|click images for larger view|
For a time, rumors circulated that it had all fallen through, the plan to convert the Art Deco Old Dearborn Bank Building at Wabash and Lake into a hotel. It was all the way back in 2011 when Richard Branson had announced that the 27-story property would become a 250 room flagship in his Virgin Hotel chain, a $89.7 million project aided by $6.5 in property tax breaks from the building's designation as a national landmark. Then - nothing. Even after street scaffolding sealed off the building at beginning of this year, one hospitality website described the status
as “crickets, not construction.”
Then, late last month, beams started to poke out from the windows six floors below the roof . . .
. . . and now, the entire top has blossomed into scaffolding, shrouded in red like a raw spring blossom . . .
|photograph: Bob Johnson|
As seen in photographs from our indefatigable correspondent Bob Johnson, crews of workman can now be seen on moveable platforms clinging to the facades, stripping away brick from the corners . . .
|photograph: Bob Johnson|
According to the Landmark Commission's usual superb report, Old Dearborn is one of only two office buildings - the other being the Paramount Building in New York City - designed by the architectural firm of Rapp and Rapp, best known for ornate movie palaces like the Chicago and the Oriental.
The Old Dearborn Bank followed novelist Raymond Motley's famous line, “Live fast, die young, and have a good-looking corpse.” The bank was founded in 1919 by the founder of Kraft cheese, boomed during the Roaring 20's, bought the lot at Wabash and Lake in 1925, spent $1.5 million on the new building, opened it in 1928, and was liquidated four years later. The bank space became retail, while the office floors continued to cater to medical professionals and small businesses.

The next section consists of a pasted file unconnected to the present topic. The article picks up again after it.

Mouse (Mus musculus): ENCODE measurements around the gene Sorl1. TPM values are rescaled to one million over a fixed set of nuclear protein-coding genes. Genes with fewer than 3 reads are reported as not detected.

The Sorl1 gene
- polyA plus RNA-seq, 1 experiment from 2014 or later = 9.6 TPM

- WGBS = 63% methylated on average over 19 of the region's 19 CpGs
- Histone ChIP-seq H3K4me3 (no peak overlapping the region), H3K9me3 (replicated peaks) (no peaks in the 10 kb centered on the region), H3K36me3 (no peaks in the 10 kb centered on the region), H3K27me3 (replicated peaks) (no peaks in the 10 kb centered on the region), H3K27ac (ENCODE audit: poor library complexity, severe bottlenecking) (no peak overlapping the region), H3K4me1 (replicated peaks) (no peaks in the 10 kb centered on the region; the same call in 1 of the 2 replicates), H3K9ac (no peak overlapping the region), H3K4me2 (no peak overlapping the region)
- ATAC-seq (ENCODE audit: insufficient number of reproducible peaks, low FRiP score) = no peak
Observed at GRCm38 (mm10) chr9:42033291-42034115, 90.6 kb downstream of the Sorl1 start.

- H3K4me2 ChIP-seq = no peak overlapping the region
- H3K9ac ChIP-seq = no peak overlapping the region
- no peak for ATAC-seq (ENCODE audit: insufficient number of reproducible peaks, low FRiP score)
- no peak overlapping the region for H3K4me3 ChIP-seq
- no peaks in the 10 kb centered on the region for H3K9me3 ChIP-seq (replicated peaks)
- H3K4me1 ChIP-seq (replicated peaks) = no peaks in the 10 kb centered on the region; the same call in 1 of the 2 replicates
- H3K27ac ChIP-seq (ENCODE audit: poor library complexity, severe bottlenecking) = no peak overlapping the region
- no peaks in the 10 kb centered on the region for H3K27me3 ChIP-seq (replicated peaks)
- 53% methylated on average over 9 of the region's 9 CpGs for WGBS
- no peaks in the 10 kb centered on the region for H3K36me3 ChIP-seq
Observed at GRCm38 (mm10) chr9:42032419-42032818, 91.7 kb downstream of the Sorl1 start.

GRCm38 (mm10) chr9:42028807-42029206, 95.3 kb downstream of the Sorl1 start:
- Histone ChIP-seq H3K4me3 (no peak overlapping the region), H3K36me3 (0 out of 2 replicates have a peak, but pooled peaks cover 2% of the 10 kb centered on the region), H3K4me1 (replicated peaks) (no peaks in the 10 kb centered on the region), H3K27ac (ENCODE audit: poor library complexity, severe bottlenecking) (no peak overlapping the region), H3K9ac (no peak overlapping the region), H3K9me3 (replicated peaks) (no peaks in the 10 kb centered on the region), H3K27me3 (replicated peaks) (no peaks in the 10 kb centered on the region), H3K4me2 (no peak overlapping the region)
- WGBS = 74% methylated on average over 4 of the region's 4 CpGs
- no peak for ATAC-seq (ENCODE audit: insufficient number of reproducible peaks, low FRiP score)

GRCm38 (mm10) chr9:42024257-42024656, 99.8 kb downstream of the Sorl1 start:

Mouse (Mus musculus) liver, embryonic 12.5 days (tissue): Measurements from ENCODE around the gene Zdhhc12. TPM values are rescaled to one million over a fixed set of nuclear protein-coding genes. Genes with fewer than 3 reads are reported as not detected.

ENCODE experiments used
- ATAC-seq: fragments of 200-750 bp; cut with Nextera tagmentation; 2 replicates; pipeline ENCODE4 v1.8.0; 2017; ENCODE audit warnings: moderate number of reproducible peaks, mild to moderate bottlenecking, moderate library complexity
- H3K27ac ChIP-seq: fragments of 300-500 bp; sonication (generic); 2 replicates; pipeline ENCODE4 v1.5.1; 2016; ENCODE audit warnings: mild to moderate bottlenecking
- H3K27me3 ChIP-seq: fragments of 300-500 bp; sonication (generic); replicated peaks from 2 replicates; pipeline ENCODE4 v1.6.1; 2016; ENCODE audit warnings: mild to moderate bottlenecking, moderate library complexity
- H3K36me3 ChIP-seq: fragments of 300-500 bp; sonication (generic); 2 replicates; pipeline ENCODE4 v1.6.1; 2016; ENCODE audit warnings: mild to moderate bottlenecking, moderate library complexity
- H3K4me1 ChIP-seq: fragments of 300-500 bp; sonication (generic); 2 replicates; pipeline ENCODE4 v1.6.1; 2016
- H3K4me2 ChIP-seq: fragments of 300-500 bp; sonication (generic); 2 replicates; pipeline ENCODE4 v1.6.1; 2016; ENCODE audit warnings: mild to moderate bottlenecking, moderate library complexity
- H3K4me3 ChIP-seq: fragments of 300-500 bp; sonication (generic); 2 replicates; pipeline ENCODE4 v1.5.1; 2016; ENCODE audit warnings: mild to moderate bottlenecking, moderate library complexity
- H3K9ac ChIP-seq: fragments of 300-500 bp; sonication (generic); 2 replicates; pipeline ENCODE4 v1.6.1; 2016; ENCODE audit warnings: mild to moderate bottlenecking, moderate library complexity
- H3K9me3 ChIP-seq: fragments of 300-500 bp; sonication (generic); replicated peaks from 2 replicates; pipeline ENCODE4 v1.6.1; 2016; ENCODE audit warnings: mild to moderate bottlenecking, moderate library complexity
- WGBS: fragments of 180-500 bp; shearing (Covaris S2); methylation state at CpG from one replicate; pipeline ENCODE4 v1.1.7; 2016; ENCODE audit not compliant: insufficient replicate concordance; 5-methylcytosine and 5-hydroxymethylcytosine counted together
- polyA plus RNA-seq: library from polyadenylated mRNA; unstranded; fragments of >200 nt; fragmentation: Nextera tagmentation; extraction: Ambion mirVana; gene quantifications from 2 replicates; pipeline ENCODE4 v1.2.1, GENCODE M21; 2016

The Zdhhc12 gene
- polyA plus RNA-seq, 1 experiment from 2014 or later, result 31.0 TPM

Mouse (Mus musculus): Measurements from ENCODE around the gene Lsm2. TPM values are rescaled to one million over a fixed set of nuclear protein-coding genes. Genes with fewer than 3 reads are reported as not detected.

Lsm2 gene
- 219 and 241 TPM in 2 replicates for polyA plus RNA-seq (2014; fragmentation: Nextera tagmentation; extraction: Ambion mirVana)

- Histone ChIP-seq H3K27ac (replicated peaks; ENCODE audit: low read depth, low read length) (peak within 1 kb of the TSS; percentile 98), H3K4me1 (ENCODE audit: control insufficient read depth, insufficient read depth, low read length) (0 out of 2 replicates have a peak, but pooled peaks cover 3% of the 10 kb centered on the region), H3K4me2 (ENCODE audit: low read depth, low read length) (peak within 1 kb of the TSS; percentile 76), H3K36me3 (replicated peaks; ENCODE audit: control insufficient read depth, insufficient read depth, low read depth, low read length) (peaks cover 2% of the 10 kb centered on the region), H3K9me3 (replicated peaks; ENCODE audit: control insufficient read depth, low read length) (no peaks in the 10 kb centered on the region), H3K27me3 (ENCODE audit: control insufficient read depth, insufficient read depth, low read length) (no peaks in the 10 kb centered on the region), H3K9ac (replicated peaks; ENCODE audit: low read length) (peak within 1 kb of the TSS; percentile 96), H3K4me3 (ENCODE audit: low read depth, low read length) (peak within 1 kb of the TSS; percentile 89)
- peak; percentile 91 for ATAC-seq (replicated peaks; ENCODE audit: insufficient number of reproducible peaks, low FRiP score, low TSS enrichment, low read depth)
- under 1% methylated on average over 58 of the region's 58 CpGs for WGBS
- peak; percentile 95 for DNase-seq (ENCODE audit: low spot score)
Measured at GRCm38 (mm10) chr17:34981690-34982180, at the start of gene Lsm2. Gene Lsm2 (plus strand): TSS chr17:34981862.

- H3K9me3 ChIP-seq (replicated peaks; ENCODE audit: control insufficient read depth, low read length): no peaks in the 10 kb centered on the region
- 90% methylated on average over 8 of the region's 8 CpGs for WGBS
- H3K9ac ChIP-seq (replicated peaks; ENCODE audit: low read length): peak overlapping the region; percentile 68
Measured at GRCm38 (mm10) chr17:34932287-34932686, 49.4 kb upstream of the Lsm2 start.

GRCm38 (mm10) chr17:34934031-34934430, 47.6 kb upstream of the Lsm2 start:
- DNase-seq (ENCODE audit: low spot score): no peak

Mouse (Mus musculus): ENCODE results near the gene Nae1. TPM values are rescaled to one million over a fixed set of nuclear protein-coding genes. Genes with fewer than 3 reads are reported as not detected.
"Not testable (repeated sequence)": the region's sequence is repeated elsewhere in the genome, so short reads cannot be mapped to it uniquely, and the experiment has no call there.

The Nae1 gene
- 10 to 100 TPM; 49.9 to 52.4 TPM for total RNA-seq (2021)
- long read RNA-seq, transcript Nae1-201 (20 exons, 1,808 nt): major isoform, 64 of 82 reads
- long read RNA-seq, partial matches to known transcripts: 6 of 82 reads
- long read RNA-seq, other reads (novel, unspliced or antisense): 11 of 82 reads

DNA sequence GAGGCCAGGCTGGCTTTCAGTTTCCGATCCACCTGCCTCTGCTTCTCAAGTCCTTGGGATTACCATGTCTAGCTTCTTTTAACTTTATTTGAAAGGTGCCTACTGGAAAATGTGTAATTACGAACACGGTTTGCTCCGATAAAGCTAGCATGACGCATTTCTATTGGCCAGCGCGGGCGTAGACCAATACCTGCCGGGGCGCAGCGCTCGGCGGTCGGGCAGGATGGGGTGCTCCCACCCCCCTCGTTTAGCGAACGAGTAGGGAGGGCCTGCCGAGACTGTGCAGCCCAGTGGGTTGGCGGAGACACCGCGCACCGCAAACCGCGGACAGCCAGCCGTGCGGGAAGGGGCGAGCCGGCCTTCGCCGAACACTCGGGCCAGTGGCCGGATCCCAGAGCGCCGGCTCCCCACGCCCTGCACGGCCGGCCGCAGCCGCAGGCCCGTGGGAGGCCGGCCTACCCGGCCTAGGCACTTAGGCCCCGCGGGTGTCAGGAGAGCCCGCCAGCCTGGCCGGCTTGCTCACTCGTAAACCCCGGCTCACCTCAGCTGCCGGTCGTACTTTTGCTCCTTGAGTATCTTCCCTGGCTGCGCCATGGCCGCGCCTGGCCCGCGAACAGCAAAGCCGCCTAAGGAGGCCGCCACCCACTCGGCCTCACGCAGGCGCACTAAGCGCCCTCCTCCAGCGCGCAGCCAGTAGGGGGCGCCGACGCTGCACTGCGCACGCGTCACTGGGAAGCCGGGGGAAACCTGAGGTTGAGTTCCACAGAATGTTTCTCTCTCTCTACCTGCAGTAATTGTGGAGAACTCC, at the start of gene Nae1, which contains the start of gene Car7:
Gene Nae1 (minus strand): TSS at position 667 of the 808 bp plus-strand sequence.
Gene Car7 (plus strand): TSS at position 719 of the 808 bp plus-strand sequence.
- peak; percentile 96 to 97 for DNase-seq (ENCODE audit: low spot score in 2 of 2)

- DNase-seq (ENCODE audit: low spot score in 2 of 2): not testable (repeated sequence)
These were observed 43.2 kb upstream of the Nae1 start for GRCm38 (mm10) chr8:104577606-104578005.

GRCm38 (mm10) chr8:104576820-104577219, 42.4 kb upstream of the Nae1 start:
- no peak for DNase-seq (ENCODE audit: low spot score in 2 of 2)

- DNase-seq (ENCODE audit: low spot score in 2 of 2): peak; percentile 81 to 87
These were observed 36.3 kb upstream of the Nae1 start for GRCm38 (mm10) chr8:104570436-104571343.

Flash forward to 2001, when an investor group paid $$9.5 million for the 186,000-square-foot building, and over the next decade let multiple deals worth as much as $22 million slip through their fingers. Two separate hotel companies were interested at different times, and a third investor proposed converting the building to student housing. In 2009, Old Dearborn, a/k/a/ 203 North Wabash went into foreclosure, and in 2010 the loan - and the property - was taken over Urban Street Group LLC
. By that time, as a result of the declining economy and non-renewal of leases to clear out tenants to make way for the anticipated residential conversion, occupancy had fallen to 38%. Urban Street announced its attention to convert Old Dearborn to apartments, but just a year later, it sold the building to Virgin.
A super-slim 48 by 140 feet, Old Dearborn is today actually better suited to a hotel than to office tenants requiring larger floorplates. The steel frame is expressed in piers of handsome brick that rise without horizontal interruption, emphasizing verticality in classic Chicago skyscraper style.
The facades are as restrained as a bank - until the animals get loose. They're all over the place - massive strange birds, lions, griffins, human grotesques, dragons and . . . squirrels. Lots of squirrels.
(As AIA/Chicago's Laurie Peterson has pointed out to me, squirrels - always burying their assets for later access - are a well-known symbol for banks. They also